The Atomic Bazaar: The Rise of the Nuclear Poor By William Langewiesche : Both this one and the above sound really interesting. Unfortunately, my quota for bad news and supremely bad news is currently overflowing. So I’m going to stick my head in the sand and pretend I never heard of these until after the apocalypse.
The Nine: Inside the Secret World of the Supreme Court By Jeffrey Toobin
How Capitalism Was Built: The Transformation of Central and Eastern Europe, Russia, and Central Asia By Anders Aslund
India after Gandhi: The History of the World’s Largest Democracy By Ramachandra Guha : Lucid prose with a lot of humor and tolerance thrown in. If you’re a firebreather or a Nehru hater, this is not the book for you. As a bonus, I’ll link today to his latest article in which he makes me laugh and laugh, while making a ton of sense.
The Eight O’Clock Ferry to the Windward Side: Seeking Justice in Guantánamo Bay By Clive Stafford Smith
The Art of Political Murder: Who Killed the Bishop? By Francisco Goldman
Gomorrah: A Personal Journey into the Violent International Empire of Naples’ Organized Crime System By Roberto Saviano
Through the Darkness: A Life in Zimbabwe By Judith Garfield Todd
The Last Tycoons: The Secret History of Lazard Frères & Co—A Tale of Unrestrained Ambition, Billion-Dollar Fortunes, Byzantine Power Struggles, and Hidden Scandal By William D. Cohan
The Black Swan: The Impact of the Highly Improbable By Nassim Nicholas Taleb
The Bottom Billion: Why the Poorest Countries are Failing and What Can Be Done About It By Paul Collier
The Age of Turbulence: Adventures in a New World By Alan Greenspan : I’ve heard good things but it’s going to be a while before I pick this one up.
Wikinomics: How Mass Collaboration Changes Everything By Don Tapscott and Anthony D. Williams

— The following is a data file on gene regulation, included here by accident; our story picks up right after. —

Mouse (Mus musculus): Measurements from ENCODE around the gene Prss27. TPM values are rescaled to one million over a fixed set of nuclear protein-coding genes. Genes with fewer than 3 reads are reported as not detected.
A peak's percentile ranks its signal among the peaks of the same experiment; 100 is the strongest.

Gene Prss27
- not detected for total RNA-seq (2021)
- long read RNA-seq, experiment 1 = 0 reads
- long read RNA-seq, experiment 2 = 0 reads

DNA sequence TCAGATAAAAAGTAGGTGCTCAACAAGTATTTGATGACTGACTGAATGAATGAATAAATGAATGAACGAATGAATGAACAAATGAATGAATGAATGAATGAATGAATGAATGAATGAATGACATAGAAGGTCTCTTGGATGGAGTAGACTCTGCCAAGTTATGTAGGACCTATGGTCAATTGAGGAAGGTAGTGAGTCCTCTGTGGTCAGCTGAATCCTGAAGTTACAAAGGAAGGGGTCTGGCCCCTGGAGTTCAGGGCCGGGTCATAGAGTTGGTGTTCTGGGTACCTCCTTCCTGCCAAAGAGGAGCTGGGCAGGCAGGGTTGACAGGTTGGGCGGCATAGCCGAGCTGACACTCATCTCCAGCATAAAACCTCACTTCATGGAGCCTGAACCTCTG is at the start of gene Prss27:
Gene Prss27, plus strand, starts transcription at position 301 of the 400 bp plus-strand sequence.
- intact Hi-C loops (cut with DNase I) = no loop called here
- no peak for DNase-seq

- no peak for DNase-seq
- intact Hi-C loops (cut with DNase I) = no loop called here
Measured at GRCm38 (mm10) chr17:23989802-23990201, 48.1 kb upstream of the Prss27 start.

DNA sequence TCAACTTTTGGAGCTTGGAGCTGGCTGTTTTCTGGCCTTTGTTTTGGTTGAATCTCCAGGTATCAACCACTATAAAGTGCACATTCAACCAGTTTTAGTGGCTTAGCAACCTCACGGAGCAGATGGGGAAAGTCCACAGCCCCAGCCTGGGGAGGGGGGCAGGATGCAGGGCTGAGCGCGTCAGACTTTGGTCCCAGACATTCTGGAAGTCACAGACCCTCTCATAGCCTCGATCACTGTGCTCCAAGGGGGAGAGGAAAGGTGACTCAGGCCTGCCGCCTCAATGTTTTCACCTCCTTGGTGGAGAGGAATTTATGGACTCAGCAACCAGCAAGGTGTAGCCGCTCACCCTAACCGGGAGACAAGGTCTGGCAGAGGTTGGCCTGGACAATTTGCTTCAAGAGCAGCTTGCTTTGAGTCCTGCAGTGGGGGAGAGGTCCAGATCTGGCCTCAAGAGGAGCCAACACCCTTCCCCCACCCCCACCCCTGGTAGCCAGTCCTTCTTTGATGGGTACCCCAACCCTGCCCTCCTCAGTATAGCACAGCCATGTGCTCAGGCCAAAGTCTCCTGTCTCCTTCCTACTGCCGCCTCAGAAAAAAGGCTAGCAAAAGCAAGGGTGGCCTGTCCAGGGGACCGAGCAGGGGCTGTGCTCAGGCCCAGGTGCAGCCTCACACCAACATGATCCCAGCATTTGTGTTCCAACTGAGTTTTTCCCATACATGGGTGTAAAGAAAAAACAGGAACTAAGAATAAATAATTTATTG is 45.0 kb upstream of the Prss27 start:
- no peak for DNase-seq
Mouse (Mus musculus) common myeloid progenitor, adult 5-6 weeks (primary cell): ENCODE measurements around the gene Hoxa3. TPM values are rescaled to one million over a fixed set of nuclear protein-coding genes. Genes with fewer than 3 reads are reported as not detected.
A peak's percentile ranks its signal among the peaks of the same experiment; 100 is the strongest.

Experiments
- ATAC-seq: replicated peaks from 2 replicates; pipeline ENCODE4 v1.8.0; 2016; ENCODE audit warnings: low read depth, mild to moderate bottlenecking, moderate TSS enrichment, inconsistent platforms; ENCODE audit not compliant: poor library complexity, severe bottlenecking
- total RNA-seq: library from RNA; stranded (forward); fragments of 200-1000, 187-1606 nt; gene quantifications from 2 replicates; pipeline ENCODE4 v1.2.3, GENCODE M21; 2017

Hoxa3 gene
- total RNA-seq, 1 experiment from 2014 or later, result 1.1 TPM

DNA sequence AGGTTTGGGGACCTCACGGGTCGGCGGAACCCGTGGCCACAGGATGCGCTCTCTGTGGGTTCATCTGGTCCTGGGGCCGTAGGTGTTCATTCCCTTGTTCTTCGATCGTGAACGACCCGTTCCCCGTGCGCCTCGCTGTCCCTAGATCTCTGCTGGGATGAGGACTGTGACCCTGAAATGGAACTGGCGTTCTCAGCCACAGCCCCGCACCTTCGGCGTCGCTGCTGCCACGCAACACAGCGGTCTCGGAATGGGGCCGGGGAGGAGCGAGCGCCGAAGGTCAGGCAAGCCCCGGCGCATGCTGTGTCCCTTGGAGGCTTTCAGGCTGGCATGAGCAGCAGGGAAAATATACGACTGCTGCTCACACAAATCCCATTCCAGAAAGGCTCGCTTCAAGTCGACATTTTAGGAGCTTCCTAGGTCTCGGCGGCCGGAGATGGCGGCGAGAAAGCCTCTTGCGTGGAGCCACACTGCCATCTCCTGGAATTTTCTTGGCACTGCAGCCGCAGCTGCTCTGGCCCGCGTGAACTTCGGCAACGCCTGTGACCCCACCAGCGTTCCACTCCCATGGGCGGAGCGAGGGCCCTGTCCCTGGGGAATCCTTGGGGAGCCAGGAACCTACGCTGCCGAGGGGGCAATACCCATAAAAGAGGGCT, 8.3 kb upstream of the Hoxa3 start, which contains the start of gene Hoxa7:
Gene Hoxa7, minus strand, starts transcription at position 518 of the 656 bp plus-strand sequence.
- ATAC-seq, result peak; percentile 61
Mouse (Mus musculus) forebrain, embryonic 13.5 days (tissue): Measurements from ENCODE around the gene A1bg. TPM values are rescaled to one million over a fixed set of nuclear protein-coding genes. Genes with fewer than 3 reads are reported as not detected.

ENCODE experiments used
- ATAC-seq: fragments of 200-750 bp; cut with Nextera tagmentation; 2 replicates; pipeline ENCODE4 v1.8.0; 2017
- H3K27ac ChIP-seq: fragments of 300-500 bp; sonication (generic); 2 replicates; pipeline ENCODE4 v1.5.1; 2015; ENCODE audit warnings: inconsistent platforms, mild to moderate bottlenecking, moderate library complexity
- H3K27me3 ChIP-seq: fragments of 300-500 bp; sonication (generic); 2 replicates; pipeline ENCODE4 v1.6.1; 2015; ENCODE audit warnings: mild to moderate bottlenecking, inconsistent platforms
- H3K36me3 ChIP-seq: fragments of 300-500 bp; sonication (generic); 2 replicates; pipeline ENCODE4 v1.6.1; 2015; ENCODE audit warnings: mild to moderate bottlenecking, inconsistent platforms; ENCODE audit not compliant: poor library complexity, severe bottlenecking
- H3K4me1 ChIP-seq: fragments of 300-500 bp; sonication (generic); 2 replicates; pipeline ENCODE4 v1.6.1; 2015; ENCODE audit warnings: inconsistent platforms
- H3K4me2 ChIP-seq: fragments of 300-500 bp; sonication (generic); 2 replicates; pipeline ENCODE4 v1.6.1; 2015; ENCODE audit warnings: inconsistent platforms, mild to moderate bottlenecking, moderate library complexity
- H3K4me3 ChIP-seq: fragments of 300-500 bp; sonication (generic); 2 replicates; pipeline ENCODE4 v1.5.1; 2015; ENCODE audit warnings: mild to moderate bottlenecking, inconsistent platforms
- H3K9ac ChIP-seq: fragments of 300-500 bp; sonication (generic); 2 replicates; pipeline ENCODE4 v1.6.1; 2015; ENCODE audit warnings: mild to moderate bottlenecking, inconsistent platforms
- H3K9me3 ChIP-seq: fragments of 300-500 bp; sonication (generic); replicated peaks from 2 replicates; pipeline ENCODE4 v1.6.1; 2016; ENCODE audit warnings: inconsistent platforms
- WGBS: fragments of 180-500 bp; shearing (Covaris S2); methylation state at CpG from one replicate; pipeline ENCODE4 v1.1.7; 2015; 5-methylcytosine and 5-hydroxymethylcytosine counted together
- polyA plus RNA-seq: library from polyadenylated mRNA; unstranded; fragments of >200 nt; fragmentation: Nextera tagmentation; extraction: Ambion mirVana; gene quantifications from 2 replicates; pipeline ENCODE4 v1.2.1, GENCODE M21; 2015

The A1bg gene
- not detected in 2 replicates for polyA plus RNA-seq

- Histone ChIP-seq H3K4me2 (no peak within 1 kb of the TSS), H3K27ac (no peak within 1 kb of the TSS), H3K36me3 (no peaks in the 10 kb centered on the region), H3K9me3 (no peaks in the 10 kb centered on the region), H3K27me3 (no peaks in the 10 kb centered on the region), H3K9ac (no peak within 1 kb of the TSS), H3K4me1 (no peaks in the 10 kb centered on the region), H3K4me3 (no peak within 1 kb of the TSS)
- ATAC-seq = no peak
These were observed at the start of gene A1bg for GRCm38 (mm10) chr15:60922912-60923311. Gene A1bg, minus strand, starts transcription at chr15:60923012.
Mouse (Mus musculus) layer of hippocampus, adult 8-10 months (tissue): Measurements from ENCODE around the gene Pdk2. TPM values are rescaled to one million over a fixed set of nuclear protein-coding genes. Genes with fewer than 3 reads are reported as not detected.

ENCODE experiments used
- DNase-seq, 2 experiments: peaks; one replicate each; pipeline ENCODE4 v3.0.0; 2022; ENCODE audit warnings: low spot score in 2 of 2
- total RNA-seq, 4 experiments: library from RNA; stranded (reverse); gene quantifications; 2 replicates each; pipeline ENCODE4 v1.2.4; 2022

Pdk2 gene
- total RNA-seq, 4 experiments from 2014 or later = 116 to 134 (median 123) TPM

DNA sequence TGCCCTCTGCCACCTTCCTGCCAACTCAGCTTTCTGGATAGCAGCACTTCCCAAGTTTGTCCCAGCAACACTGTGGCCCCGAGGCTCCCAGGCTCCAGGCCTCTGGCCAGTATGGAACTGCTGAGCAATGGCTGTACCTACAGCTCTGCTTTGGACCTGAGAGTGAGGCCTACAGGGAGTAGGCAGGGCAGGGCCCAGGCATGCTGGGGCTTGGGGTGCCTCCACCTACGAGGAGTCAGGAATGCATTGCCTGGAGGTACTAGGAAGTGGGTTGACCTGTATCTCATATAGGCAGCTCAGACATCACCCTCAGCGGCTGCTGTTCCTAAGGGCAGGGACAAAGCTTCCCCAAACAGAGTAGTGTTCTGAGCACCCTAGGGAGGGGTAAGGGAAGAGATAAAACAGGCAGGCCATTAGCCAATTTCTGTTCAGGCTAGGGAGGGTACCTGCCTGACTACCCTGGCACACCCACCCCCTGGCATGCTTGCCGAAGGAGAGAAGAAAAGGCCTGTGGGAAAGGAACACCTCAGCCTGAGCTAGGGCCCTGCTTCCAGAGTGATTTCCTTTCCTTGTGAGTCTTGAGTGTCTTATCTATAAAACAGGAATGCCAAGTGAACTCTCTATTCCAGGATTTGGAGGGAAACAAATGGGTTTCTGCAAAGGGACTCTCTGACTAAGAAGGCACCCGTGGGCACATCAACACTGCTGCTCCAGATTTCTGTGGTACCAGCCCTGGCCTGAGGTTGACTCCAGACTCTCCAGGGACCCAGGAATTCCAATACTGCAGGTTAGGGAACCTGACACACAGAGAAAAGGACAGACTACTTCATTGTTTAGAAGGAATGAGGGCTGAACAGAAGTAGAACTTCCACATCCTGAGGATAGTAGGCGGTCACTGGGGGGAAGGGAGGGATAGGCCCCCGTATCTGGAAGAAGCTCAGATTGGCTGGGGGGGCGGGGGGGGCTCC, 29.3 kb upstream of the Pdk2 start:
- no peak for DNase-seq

From Higher Aims to Hired Hands: The Social Transformation of American Business Schools and the Unfulfilled Promise of Management as a Profession By Rakesh Khurana
The Billionaire Who Wasn’t: How Chuck Feeney Secretly Made and Gave Away a Fortune By Conor O’Clery : I have no idea why I want to read this but something tells me it’s going to be fun.
Forces for Good: The Six Practices of High-Impact Nonprofits By Leslie R. Crutchfield and Heather McLeod Grant
Super Crunchers: Why Thinking-by-Numbers Is the New Way to Be Smart By Ian Ayres
The Yiddish Policemen’s Union By Michael Chabon : What would the world be like if there was no Israel? For one thing, Alaska would be more interesting. What I want to know is – do they get the oil this time?
Carpentaria By Alexis Wright
On Chesil Beach By Ian McEwan
The Scandal of the Season By Sophie Gee
Harry Potter and the Deathly Hallows By J.K. Rowling : I’d tell you what I thought of it but there might still be people out there who’re saving up the experience and I wouldn’t want to spoil it for them. Oh, who am I kidding? I just don’t want a letter like this one.
The Septembers of Shiraz By Dalia Sofer
Mr Pip By Lloyd Jones
Other Country By Stephen Scourfield
The Ghost By Robert Harris
The Uncommon Reader By Alan Bennett – I’m equal parts intrigued and put off. Witty little book that imagines Queen Elizabeth’s reading habit.
Isolarion: A Different Oxford Journey By James Attlee
The Tiger that Isn’t: Seeing Through a World of Numbers By Michael Blastland & Andrew Dilnot : Stats made funny! You snicker disbelievingly but I say to you – Freakonomics. Because all things are possible.
The Rest is Noise: Listening to the Twentieth Century By Alex Ross : You know, people my age get a bad rap for not knowing their music pre-Elvis (if that). Okay, so I want to see exactly what I’ve missed.
Letters of Ted Hughes Edited by Christopher Reid : Just so he can get his version in.
The Domesday Book of Giant Salmon: A Record of the Largest Atlantic Salmon Ever Caught By Fred Buller : No offense, but Doomsday is when I’ll read this.